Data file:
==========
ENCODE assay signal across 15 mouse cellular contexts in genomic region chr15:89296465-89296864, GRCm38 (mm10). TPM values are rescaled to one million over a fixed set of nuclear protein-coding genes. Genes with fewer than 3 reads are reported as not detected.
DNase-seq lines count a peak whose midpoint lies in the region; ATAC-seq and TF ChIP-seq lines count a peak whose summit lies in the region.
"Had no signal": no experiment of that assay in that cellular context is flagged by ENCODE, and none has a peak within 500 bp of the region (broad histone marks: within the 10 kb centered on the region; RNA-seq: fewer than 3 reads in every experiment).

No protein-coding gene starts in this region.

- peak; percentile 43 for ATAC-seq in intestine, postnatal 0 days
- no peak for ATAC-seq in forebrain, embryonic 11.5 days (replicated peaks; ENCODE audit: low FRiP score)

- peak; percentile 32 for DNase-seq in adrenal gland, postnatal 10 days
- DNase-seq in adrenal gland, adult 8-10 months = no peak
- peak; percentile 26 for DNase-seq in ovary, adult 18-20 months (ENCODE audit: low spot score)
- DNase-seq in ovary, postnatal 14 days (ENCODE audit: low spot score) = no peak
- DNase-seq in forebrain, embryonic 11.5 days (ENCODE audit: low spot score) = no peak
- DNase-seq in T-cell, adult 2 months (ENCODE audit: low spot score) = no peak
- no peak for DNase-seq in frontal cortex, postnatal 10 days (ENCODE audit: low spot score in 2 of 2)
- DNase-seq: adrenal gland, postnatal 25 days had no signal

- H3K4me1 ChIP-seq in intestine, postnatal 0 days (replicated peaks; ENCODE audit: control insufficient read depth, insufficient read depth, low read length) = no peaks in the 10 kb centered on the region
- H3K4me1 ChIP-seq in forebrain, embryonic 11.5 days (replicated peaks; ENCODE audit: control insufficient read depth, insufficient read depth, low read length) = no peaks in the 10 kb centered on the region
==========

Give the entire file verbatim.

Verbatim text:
ENCODE assay signal across 15 mouse cellular contexts in genomic region chr15:89296465-89296864, GRCm38 (mm10). TPM values are rescaled to one million over a fixed set of nuclear protein-coding genes. Genes with fewer than 3 reads are reported as not detected.
DNase-seq lines count a peak whose midpoint lies in the region; ATAC-seq and TF ChIP-seq lines count a peak whose summit lies in the region.
"Had no signal": no experiment of that assay in that cellular context is flagged by ENCODE, and none has a peak within 500 bp of the region (broad histone marks: within the 10 kb centered on the region; RNA-seq: fewer than 3 reads in every experiment).

No protein-coding gene starts in this region.

- peak; percentile 43 for ATAC-seq in intestine, postnatal 0 days
- no peak for ATAC-seq in forebrain, embryonic 11.5 days (replicated peaks; ENCODE audit: low FRiP score)

- peak; percentile 32 for DNase-seq in adrenal gland, postnatal 10 days
- DNase-seq in adrenal gland, adult 8-10 months = no peak
- peak; percentile 26 for DNase-seq in ovary, adult 18-20 months (ENCODE audit: low spot score)
- DNase-seq in ovary, postnatal 14 days (ENCODE audit: low spot score) = no peak
- DNase-seq in forebrain, embryonic 11.5 days (ENCODE audit: low spot score) = no peak
- DNase-seq in T-cell, adult 2 months (ENCODE audit: low spot score) = no peak
- no peak for DNase-seq in frontal cortex, postnatal 10 days (ENCODE audit: low spot score in 2 of 2)
- DNase-seq: adrenal gland, postnatal 25 days had no signal

- H3K4me1 ChIP-seq in intestine, postnatal 0 days (replicated peaks; ENCODE audit: control insufficient read depth, insufficient read depth, low read length) = no peaks in the 10 kb centered on the region
- H3K4me1 ChIP-seq in forebrain, embryonic 11.5 days (replicated peaks; ENCODE audit: control insufficient read depth, insufficient read depth, low read length) = no peaks in the 10 kb centered on the region